Bottom line is I've never gotten "super glue" to work. Has anyone
else? Or is this just an elaborate marketing hoax?
No, it works great. If you use the "thin" or "super thin" stuff, the bond should be nearly instant... The "thick" or "gap filling" kind dries more slowly (30-60 seconds). Note that this is not a fusion bond like plastic cement, so enough shear force can usually break it, and smooth surfaces are weaker bonders as well. When joining large joints, such as resin freight car sides, always make sure that the surface to be glued has a least a little "tooth" to help the bond. Oh yeah, and don't use too much. "Super glue" works best when capillary action is used to wick the glue between the pieces to be bonded.

Regards
Bruce

Bruce F. Smith
Auburn, AL
http://www.vetmed.auburn.edu/~smithbf/

"Beer is proof that God loves us and wants us to be happy" - Benjamin Franklin
__
/ &#92;
__<+--+>________________&#92;__/___ ________________________________
|- ______/ O O &#92;_______ -| | __ __ __ __ __ __ __ __ |
| / 4999 PENNSYLVANIA 4999 &#92; | ||__||__||__||__||__||__||__||__||
|/_____________________________&#92;|_|________________________________|
| O--O &#92;0 0 0 0/ O--O | 0-0-0 0-0-0


Super Glue

Gene Green <bierglaeser@...>
 

I'm having trouble using cyanoacrylate for kit assembly. The most
recent difficulty is attaching the wire grab irons to a Life-Like war
emergency composite hopper.

I've tried a variety of brands over the years although last night's
attempt was with the Super Glue Co brand. This morning it is still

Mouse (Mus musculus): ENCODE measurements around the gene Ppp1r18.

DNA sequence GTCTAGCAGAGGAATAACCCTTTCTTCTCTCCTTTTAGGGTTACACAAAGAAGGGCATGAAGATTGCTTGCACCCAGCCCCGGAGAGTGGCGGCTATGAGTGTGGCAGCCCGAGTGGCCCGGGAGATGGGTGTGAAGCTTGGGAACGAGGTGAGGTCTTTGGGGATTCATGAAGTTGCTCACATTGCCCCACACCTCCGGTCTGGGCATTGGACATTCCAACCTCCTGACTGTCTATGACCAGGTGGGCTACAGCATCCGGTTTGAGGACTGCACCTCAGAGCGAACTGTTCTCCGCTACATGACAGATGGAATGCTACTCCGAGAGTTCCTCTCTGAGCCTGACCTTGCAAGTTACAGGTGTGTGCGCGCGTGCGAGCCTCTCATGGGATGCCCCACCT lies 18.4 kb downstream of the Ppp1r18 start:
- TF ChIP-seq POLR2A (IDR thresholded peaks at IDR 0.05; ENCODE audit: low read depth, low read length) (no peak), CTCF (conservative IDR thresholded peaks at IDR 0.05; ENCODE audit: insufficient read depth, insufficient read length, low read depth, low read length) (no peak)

jelly-like and somewhat sticky. The next two tubes on hand are Duro
brand.

I've heard that moisture acts as a catalyst to help cyanoacrylate cure
or harden or whatever it is supposed to do. Is this true? The
humidity is 14% this morning.

How long is the shelf-life of this stuff?
Anyone care to recommend any particular brand?
How do you get the "instant" part to work?
Bottom line is I've never gotten "super glue" to work. Has anyone
else? Or is this just an elaborate marketing hoax?

Back to the Life-Like war emergency composite hopper, has anyone just
pressed the grabs into the holes and omitted the use of glue? Have the
grabs fallen out? Used a different type of glue?

I am definately open to suggestions here.

Gene Green


Re: freight car "tidal movements"

Tim Gilbert <tgilbert@...>
 

Tim O'Connor wrote:


I just encountered an old freight car distribution term, when
I was reading the special notes in the 1950 ORER regarding the
AMRX mechanical reefers built in 1946:

"Cars in this series are operating in special service and
should not be handled in the TIDE MOVEMENT* but handled
strictly on record rights and in home routes so they can
be returned to assigned points."

The implication of course is that freight cars often moved with
the "tide of traffic" without regard to car service directives
or return home rules, unless their owners were pretty adamant
about it! Of course in 1950 a 50 foot mechanical was a rare
creature, and relatively hard to lose track of (compared to,
say, a 50 ton twin coal hopper).
Tim,

According to page 86 of the "Proceedings to the June 1948 AAR RR Superintendents Convention," Manager of the AAR's Reefer Section GW Taylor stated that the "Tide Orders" had been canceled, and "at the present time, cars (reefers) are handled on owners' instructions or in service run." Accordingly, perishable loadings in PFE cars in "PFE territory" (SP, UP & WP) increased from about 2/3's in 1947 to over 80% in 1949 according to the table on page 450 pf the Second Edition of Signature Press' "Pacific Fruit Express."

In spite of this cancellation, I am sure that Tony Thompson can relate "horror stories" about what PFE (& perhaps SFRD) considered was the misuse of its reefers on the return run West.

Tim Gilbert